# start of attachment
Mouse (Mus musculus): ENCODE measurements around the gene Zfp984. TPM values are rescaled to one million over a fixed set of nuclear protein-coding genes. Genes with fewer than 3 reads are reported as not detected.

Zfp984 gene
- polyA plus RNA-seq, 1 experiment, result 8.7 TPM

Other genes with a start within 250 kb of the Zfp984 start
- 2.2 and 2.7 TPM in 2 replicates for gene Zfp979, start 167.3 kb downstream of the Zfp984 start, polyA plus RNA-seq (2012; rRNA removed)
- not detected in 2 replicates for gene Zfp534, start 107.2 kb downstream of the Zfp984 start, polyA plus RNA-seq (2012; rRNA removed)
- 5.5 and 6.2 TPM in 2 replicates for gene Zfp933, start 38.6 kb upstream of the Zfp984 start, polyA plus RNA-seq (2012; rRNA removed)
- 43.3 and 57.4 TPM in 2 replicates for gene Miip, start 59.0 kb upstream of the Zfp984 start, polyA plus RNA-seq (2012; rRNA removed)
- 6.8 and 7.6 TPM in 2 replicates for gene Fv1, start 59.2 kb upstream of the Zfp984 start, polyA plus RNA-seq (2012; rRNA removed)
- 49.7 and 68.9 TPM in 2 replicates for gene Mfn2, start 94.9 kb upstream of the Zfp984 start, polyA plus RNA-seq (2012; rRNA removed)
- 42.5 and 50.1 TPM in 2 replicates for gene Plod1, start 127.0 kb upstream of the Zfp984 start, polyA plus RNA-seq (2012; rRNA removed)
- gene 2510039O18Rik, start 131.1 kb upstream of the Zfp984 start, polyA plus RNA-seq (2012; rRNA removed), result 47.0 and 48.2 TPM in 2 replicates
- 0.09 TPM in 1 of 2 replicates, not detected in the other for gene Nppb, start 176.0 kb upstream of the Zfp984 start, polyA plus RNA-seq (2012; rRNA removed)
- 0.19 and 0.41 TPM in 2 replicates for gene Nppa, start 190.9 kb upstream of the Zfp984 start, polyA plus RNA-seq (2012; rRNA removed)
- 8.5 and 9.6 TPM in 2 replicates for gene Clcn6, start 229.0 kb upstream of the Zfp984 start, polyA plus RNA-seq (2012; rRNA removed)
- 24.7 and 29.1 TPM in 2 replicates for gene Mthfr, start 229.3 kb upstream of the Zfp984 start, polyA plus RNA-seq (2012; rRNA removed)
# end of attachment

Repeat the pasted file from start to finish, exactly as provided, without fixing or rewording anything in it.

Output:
Mouse (Mus musculus): ENCODE measurements around the gene Zfp984. TPM values are rescaled to one million over a fixed set of nuclear protein-coding genes. Genes with fewer than 3 reads are reported as not detected.

Zfp984 gene
- polyA plus RNA-seq, 1 experiment, result 8.7 TPM

Other genes with a start within 250 kb of the Zfp984 start
- 2.2 and 2.7 TPM in 2 replicates for gene Zfp979, start 167.3 kb downstream of the Zfp984 start, polyA plus RNA-seq (2012; rRNA removed)
- not detected in 2 replicates for gene Zfp534, start 107.2 kb downstream of the Zfp984 start, polyA plus RNA-seq (2012; rRNA removed)
- 5.5 and 6.2 TPM in 2 replicates for gene Zfp933, start 38.6 kb upstream of the Zfp984 start, polyA plus RNA-seq (2012; rRNA removed)
- 43.3 and 57.4 TPM in 2 replicates for gene Miip, start 59.0 kb upstream of the Zfp984 start, polyA plus RNA-seq (2012; rRNA removed)
- 6.8 and 7.6 TPM in 2 replicates for gene Fv1, start 59.2 kb upstream of the Zfp984 start, polyA plus RNA-seq (2012; rRNA removed)
- 49.7 and 68.9 TPM in 2 replicates for gene Mfn2, start 94.9 kb upstream of the Zfp984 start, polyA plus RNA-seq (2012; rRNA removed)
- 42.5 and 50.1 TPM in 2 replicates for gene Plod1, start 127.0 kb upstream of the Zfp984 start, polyA plus RNA-seq (2012; rRNA removed)
- gene 2510039O18Rik, start 131.1 kb upstream of the Zfp984 start, polyA plus RNA-seq (2012; rRNA removed), result 47.0 and 48.2 TPM in 2 replicates
- 0.09 TPM in 1 of 2 replicates, not detected in the other for gene Nppb, start 176.0 kb upstream of the Zfp984 start, polyA plus RNA-seq (2012; rRNA removed)
- 0.19 and 0.41 TPM in 2 replicates for gene Nppa, start 190.9 kb upstream of the Zfp984 start, polyA plus RNA-seq (2012; rRNA removed)
- 8.5 and 9.6 TPM in 2 replicates for gene Clcn6, start 229.0 kb upstream of the Zfp984 start, polyA plus RNA-seq (2012; rRNA removed)
- 24.7 and 29.1 TPM in 2 replicates for gene Mthfr, start 229.3 kb upstream of the Zfp984 start, polyA plus RNA-seq (2012; rRNA removed)